The number of job openings in the United States has fallen less than expected in November as the labour market remains tight, which could see the Federal Reserve raise interest rates more than currently anticipated to tame inflation.
There was, however, encouraging news in the fight against inflation. A survey from the Institute for Supply Management on Wednesday showed prices paid by manufacturers for inputs dove in December to their lowest level since February 2016 if a plunge early in the COVID-19 pandemic is discounted.
The Fed is engaged in its fastest interest rate-hiking cycle since the 1980s as it tries to dampen demand, including for labour, to quell inflation. Last month, the US central bank projected interest rates could rise to a peak of 5.1 percent. But persistent labour market tightness has led economists to expect that borrowing costs would increase to a much higher level and remain there for while, which could undercut economic growth.
“The labour markets are still too darn hot for policymakers,” said Christopher Rupkey, chief economist at FWDBONDS in New York. “Fed officials won’t be confident their monetary tightening is working until hiring demand begins to slow.”
Job openings, a measure of labour demand, slipped 54,000 to 10.46 million on the last day of November, the Labour Department said in its monthly Job Openings and Labour Turnover Survey. Data for October were revised higher to show 10.51 million openings instead of the previously reported 10.33 million. Economists polled by Reuters had forecast 10 million job openings.
There were 1.7 jobs for every unemployed person in November.
Professional and business services reported an additional 212,000 job openings while vacancies increased 39,000 in nondurable goods manufacturing. But job openings dropped 75,000 in finance and insurance and fell 44,000 in the federal government.
The job openings rate was unchanged at 6.4 percent, which was 0.9 percentage points below its peak in March 2022. Hiring fell to 6.06 million jobs from 6.11 million but in the healthcare and social assistance sector, it increased by 74,000. The hiring rate dipped to 3.9 percent from 4 percent in October.
The Fed last year hiked its benchmark interest rate by 425 basis points from near zero to a 4.25-4.5 percent range, the highest since late 2007. Last month, it projected at least an additional 75 basis points of increases by the end of 2023.
Stocks on Wall Street traded higher. The dollar slipped against a basket of currencies. US Treasury prices rose.
Manufacturers see drop in input prices
In a separate report on Wednesday, the Institute for Supply Management said its measure of prices paid by manufacturers dropped to 39.4 last month from 43 in November. Outside the plunge in April 2020, this was the lowest reading since February 2016. The ninth straight monthly decrease in the index reflected fading demand for goods, which are typically bought on credit.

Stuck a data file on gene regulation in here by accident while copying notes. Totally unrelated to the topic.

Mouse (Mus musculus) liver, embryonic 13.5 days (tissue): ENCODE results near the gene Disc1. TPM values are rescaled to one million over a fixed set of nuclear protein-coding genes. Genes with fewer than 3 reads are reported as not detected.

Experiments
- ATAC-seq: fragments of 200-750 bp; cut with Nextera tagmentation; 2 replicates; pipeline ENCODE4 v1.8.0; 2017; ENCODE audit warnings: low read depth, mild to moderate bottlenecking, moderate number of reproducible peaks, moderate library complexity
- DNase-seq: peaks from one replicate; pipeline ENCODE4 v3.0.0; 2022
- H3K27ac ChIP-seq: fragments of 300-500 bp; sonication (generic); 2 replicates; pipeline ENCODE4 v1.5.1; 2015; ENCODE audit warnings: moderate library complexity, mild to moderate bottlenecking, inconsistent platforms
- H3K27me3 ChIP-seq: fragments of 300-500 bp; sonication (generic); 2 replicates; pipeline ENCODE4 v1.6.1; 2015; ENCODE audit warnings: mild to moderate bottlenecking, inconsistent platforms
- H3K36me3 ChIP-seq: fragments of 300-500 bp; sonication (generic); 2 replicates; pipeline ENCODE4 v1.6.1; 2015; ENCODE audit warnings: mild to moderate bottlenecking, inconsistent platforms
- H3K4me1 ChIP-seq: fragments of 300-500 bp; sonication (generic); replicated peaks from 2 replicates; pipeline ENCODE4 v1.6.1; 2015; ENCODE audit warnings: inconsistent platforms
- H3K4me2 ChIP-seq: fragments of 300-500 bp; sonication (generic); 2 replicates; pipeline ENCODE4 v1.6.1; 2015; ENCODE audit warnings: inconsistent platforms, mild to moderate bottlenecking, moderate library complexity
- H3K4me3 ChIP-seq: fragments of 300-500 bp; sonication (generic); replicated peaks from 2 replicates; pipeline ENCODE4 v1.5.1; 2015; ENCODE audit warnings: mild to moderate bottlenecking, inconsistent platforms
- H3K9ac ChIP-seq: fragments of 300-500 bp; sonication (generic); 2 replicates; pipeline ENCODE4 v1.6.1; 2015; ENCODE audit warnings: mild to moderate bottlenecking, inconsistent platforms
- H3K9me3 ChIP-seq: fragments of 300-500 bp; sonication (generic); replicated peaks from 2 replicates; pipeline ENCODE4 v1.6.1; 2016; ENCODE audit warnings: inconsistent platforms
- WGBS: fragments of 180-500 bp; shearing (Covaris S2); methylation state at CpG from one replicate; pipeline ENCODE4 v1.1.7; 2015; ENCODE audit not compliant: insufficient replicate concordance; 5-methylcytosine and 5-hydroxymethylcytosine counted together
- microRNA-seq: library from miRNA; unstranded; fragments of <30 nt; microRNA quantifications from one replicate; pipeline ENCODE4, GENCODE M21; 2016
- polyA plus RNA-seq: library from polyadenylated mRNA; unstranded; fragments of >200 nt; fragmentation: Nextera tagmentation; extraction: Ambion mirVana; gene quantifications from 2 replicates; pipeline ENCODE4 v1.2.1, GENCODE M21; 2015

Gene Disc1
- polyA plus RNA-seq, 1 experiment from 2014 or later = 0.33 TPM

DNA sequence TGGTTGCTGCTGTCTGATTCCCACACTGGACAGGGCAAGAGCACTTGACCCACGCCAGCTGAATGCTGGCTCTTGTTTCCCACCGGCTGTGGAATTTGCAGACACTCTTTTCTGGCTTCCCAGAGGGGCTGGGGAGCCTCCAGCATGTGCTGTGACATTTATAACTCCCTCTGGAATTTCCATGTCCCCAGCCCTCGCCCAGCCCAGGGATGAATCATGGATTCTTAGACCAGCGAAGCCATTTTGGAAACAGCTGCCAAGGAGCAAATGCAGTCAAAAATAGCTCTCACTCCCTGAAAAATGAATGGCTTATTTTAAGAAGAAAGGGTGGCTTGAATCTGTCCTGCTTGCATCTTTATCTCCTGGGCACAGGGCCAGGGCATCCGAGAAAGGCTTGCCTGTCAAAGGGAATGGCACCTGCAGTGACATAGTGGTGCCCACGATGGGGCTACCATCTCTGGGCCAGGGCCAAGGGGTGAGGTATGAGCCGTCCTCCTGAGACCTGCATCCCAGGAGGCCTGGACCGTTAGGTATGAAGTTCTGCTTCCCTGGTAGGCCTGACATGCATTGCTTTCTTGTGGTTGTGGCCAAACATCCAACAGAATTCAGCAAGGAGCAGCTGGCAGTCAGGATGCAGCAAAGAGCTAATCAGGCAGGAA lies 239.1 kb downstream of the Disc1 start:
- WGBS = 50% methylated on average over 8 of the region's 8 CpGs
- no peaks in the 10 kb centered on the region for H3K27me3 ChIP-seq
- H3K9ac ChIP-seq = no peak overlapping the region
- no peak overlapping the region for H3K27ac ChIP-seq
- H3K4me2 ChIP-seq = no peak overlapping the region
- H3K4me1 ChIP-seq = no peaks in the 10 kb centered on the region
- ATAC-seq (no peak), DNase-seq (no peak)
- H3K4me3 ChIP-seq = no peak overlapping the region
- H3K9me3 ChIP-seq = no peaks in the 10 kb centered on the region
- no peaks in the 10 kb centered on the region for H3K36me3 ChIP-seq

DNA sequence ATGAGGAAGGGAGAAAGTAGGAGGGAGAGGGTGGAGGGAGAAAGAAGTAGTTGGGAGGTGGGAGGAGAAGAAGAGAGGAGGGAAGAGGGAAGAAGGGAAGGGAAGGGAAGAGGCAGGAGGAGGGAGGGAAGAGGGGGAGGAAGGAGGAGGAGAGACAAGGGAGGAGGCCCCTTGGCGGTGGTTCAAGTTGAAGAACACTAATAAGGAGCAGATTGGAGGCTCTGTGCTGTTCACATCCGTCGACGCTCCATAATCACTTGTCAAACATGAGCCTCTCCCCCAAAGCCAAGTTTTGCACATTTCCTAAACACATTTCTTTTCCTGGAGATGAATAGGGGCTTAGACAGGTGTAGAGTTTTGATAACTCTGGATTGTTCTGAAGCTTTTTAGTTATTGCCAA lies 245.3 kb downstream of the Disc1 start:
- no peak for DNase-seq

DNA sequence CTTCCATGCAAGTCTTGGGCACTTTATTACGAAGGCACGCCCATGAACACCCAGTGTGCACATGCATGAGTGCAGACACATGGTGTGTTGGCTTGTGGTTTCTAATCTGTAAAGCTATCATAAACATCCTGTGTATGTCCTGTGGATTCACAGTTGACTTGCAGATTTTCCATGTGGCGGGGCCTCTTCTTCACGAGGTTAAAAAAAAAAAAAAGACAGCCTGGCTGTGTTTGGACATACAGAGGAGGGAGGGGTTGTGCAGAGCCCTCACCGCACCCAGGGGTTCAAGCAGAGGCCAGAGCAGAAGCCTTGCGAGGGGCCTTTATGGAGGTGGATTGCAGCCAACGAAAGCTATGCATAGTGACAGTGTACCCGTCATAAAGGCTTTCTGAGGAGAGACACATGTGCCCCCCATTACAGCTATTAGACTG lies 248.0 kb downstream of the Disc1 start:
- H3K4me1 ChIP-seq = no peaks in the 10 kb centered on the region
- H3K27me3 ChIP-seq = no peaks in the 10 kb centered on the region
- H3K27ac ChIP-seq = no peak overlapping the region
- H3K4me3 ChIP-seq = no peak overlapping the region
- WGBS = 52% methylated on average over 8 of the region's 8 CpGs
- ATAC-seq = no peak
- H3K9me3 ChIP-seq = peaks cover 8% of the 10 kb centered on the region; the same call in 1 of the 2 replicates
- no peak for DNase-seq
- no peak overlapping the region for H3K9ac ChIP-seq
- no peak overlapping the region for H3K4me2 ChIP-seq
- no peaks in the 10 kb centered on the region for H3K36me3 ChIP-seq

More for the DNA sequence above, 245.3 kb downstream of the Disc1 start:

Supply chains are improving and Americans are also shifting spending away from goods to services as the nation moves to a post-pandemic era. The institute’s sub-index for forward-looking new orders tumbled to 45.2, the lowest reading since May 2020, down from 47.2 in November. It was the fourth straight month that this measure has been in contraction territory.
The institute’s measure of supplier deliveries fell to 45.1 from 47.2 in November. It declined below the 50 threshold in October for the first time since February 2016. A reading below 50 indicates faster deliveries to factories.
Fed officials and economists have always viewed supply chains, which were stretched early in the pandemic, as key to bringing inflation down to the central bank’s 2 percent target. The significant improvement in supply and waning demand are already translating into monthly price decreases for goods.
On a year-on-year basis, price increases for goods have slowed considerably. Economists expect goods deflation this year.
With demand slumping, manufacturing contracted for a second straight month in December. The institute’s purchasing managers index (PMI) dropped to 48.4 from 49 in November.
That was the weakest reading since May 2020 when the US economy was slammed by its first wave of COVID-19 cases. The index sunk just below the 48.7 level, which the institute says is consistent with a recession in the broader economy.
But with the labour market still pumping out jobs at a solid clip and sustaining consumer spending, it is unlikely that the economy is in recession.
A PMI reading below 50 indicates contraction in manufacturing, which accounts for 11.3 percent of the US economy. Economists had forecast the index slipping to 48.5.
The institute’s measure of factory employment rebounded to 51.4 from 48.4 in November. This gauge, which has swung up and down, has not been a good predictor of manufacturing payrolls in the government’s closely watched employment report.
According to a Reuters survey of economists, manufacturing employment likely increased by 10,000 jobs in December after rising 14,000 in November. Overall, non-farm payrolls are forecast to have increased by 200,000 last month. The economy added 263,000 jobs in November. The government is scheduled to release December’s employment report on Friday.